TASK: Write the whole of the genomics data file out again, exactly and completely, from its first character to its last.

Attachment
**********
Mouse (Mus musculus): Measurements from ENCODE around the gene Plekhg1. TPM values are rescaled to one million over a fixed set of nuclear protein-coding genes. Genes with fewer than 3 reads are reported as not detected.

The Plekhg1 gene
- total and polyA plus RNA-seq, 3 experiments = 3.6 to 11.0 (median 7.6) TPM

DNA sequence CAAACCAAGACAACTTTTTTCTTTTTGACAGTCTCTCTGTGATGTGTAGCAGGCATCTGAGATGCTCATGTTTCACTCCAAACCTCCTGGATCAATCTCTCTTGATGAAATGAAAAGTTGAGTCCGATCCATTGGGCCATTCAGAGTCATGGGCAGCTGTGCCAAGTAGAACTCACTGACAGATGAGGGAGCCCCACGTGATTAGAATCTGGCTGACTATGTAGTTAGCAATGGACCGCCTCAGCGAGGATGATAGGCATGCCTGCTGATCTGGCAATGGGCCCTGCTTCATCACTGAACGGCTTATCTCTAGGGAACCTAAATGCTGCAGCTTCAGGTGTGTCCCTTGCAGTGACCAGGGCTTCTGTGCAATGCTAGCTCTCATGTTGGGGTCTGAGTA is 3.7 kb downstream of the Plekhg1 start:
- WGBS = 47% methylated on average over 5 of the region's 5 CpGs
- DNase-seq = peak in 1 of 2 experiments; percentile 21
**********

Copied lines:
Mouse (Mus musculus): Measurements from ENCODE around the gene Plekhg1. TPM values are rescaled to one million over a fixed set of nuclear protein-coding genes. Genes with fewer than 3 reads are reported as not detected.

The Plekhg1 gene
- total and polyA plus RNA-seq, 3 experiments = 3.6 to 11.0 (median 7.6) TPM

DNA sequence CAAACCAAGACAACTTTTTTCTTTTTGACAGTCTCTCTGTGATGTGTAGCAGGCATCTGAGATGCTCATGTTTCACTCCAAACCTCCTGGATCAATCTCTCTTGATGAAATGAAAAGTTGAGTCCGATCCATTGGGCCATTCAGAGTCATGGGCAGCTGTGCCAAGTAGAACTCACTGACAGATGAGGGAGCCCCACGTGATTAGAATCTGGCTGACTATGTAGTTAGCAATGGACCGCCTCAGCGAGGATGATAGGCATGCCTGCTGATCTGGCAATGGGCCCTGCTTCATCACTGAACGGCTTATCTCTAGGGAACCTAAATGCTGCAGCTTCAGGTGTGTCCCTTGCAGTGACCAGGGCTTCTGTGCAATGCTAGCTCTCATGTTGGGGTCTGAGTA is 3.7 kb downstream of the Plekhg1 start:
- WGBS = 47% methylated on average over 5 of the region's 5 CpGs
- DNase-seq = peak in 1 of 2 experiments; percentile 21